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What are the principles of game design?

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I have taught that the elements are: space, obstacles, goals, mechanics and rules. I know there's no agreed upon set, but other than balance, what other principles might complete the set?

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I'm impressed, you actually managed to take the fun out of game design. When designing games you should ask yourself if the idea you have would be fun and how it would affect the game experience, then all those things you talk about (space, obstacles, goals, mechanics, rules etc) will come naturally. You shouldn't try to make games the same way you would build a machine (by the book, using precise measurements and specific parts that go together in a specific way), you should use your experience to know how to put things together and make the game fun to play (because that is the purpose of a game). Play a lot of games and learn as much as possible from them and if you don't like playing games you should look for a job in another field.

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3 hours ago, random_user2018 said:

When designing games you should ask yourself if the idea you have would be fun and how it would affect the game experience, then all those things you talk about (space, obstacles, goals, mechanics, rules etc) will come naturally.

Can you give an example of how this workflow has benefited you in one of your game designs?

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1 hour ago, fleabay said:

Can you give an example of how this workflow has benefited you in one of your game designs?

Exactly. This person clearly has no idea how you teach game design. By the way, I'm still looking for the principles. I would say some are balance, chance and progression. I also assume they come out of different ways that the elements (rules, mechanics, obstacles, goals and space) interact.

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Actually, successful experienced designers do tend to use formal methodologies along with an iterative process to refine their work.  Playing games is fun, that doesn't mean there can't be formal process to design or that designing a game will always be fun.  Designing purely by feel or instinct will likely be less reliable than following a process, and there's nothing wrong with trying to analyze games or design to improve your understanding.

 

Have you considered things such as the MDA (Mechanics-Dynamics-Aesthetics) framework?  Read a bit about it on Wikipedia.

Daniel Cook describes a system using "skill chains" and "design atoms" in his Chemistry of Game Design, and expanded on this with the idea of loops and arcs.  Keith Burgun has written a bit about arcs in strategy games that's also a good read.

In his book The Art of Game Design: A Book of Lenses, Jesse Schell describes a series of "lenses" through which a design can be examined or approached.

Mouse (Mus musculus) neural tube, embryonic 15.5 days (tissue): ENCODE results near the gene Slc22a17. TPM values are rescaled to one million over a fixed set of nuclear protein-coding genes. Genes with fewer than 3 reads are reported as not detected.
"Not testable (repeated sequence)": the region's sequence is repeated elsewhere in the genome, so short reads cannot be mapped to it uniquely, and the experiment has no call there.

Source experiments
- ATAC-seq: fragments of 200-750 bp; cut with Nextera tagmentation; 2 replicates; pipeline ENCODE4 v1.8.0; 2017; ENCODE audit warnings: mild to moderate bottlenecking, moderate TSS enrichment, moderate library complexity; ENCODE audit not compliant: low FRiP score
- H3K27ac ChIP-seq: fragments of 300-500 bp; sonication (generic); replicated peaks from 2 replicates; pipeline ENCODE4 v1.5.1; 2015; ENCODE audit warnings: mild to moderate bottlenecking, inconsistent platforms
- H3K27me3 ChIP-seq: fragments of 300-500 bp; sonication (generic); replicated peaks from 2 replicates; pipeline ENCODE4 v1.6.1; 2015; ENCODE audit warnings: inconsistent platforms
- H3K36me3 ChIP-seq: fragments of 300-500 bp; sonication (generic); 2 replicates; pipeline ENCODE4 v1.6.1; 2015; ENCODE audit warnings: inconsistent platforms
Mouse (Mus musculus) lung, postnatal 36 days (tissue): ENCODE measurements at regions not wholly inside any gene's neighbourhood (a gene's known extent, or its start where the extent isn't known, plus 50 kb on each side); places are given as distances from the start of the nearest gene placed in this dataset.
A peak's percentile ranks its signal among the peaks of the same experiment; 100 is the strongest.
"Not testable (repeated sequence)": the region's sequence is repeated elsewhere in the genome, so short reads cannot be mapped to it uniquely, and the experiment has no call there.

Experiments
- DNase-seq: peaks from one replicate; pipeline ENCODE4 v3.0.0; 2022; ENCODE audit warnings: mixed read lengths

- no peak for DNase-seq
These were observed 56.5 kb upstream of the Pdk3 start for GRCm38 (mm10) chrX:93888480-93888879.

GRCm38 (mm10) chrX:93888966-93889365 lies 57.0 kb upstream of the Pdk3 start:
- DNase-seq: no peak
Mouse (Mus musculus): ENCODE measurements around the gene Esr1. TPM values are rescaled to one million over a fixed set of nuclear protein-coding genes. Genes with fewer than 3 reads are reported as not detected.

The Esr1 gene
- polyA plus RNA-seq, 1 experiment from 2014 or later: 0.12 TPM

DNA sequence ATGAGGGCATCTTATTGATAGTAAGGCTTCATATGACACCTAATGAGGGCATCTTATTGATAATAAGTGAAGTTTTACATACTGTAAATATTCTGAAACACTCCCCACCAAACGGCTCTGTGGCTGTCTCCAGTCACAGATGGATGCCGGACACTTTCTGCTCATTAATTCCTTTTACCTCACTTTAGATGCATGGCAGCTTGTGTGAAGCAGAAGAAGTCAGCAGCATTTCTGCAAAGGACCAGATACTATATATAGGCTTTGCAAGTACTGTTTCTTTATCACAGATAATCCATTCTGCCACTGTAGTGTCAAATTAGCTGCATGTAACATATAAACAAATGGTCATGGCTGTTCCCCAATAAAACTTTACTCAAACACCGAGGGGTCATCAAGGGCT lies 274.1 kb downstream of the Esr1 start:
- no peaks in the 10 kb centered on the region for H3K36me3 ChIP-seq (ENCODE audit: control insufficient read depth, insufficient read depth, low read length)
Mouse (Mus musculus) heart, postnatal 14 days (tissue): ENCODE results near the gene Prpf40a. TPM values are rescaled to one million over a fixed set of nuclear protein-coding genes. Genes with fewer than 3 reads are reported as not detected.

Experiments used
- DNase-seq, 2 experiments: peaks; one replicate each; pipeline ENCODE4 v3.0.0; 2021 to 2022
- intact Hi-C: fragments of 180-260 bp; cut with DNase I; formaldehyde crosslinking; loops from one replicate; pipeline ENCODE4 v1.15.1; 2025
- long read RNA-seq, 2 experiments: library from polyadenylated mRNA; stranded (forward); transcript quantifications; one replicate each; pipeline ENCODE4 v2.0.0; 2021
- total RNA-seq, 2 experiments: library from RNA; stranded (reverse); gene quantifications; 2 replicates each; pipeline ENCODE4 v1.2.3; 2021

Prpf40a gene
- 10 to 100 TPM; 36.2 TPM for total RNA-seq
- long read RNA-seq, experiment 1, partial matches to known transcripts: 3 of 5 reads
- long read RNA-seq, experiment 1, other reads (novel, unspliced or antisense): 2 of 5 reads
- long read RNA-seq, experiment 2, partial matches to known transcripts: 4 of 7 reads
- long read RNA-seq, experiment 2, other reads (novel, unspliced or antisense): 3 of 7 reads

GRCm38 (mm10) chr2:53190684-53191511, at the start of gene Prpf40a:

If you haven't read it, Ralph Koster's A Theory of Fun is also commonly recommended reading for would be designers.

 

Hope that helps! :)

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7 hours ago, fleabay said:

Can you give an example of how this workflow has benefited you in one of your game designs?

Games are designed not engineered. Not using templates gives you creative freedom and it makes it easier to design games. Following a predetermined path takes the focus away from what matters in a game, fun and you end up making bland generic games (titan siege, revelation online, kritika online, c9, vindictus, etc). You cant take the same approach when making a game as you would  building a robot. Game design is closer to art than it is to science, it has more to do with creativity than it has to do with logic. I can't think of any examples of how this workflow has helped me but if u think u can prove me wrong go ahead.  

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29 minutes ago, random_user2018 said:

Games are designed not engineered.

Design does not preclude formal methodology or rational analysis, and can in fact be strengthened by those things.

No one is suggesting you need to follow some formula exactly -- I think we all agree that would produce bland cookie cutter games -- but that doesn't mean you can't or shouldn't think about things like mechanical interactions, design space, goals, rules, etc.  In fact, many successful designers recommend doing exactly that. I listed a couple above.

 

There's no reason you can't be both creative and logical, and the best gameplay tends to emerge from deep understandings of gameplay systems and are the polished result of iterative development; a very logical (but still creative) process.

 

Graphic Designers understand colour theory, vanishing points, and all sorts of logical elements that go in to their work.

Likewise for just about any other field with a "design" title; there is always a solid understanding of theory and established methodologies.

I'm not clear why you think the same wouldn't apply to game design.

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And I might add, if you are teaching high school students, you need a very methodical approach, where all the pieces are broken down and defined. My students understand the elements. The way those elements interact defines the principles. I just need a list of those principles to help me in my lesson planning. So far nobody has provided a distinct list. 

I have read Schell and Koster, but I am looking for something simpler as far as distinct principles that come out of the interaction of space, mechanics, rules, obstacles and goals. Maybe "fun" is a principle? I'm not sure.

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